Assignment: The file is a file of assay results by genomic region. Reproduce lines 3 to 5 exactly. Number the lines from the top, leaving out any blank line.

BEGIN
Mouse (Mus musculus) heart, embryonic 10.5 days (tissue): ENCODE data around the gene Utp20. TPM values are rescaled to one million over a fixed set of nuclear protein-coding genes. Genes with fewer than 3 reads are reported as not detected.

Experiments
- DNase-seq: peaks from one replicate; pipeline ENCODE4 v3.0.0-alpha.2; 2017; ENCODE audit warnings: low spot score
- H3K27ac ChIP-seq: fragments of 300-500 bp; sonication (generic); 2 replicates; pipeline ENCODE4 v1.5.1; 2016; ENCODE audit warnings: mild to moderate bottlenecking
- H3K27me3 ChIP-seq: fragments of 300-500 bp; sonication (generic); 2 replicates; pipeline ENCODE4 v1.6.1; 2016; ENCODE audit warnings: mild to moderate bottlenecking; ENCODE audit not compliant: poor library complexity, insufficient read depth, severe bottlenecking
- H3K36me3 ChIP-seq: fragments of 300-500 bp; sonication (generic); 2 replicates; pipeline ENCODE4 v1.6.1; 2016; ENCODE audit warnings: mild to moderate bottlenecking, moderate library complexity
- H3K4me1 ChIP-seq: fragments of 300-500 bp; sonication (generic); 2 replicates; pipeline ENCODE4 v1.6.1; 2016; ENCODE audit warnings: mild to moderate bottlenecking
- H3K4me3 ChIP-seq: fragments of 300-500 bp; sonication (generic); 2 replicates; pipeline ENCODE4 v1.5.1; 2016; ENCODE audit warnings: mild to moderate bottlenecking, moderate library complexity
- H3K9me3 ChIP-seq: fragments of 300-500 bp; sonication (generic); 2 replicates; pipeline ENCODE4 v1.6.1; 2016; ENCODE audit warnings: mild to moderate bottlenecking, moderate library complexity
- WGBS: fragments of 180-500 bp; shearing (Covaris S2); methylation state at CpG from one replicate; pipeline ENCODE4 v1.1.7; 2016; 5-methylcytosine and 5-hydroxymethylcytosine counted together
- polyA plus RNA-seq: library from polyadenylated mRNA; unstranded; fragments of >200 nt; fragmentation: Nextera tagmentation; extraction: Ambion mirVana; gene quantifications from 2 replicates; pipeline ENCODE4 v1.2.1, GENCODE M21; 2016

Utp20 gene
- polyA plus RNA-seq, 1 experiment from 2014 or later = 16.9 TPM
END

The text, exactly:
- DNase-seq: peaks from one replicate; pipeline ENCODE4 v3.0.0-alpha.2; 2017; ENCODE audit warnings: low spot score
- H3K27ac ChIP-seq: fragments of 300-500 bp; sonication (generic); 2 replicates; pipeline ENCODE4 v1.5.1; 2016; ENCODE audit warnings: mild to moderate bottlenecking
- H3K27me3 ChIP-seq: fragments of 300-500 bp; sonication (generic); 2 replicates; pipeline ENCODE4 v1.6.1; 2016; ENCODE audit warnings: mild to moderate bottlenecking; ENCODE audit not compliant: poor library complexity, insufficient read depth, severe bottlenecking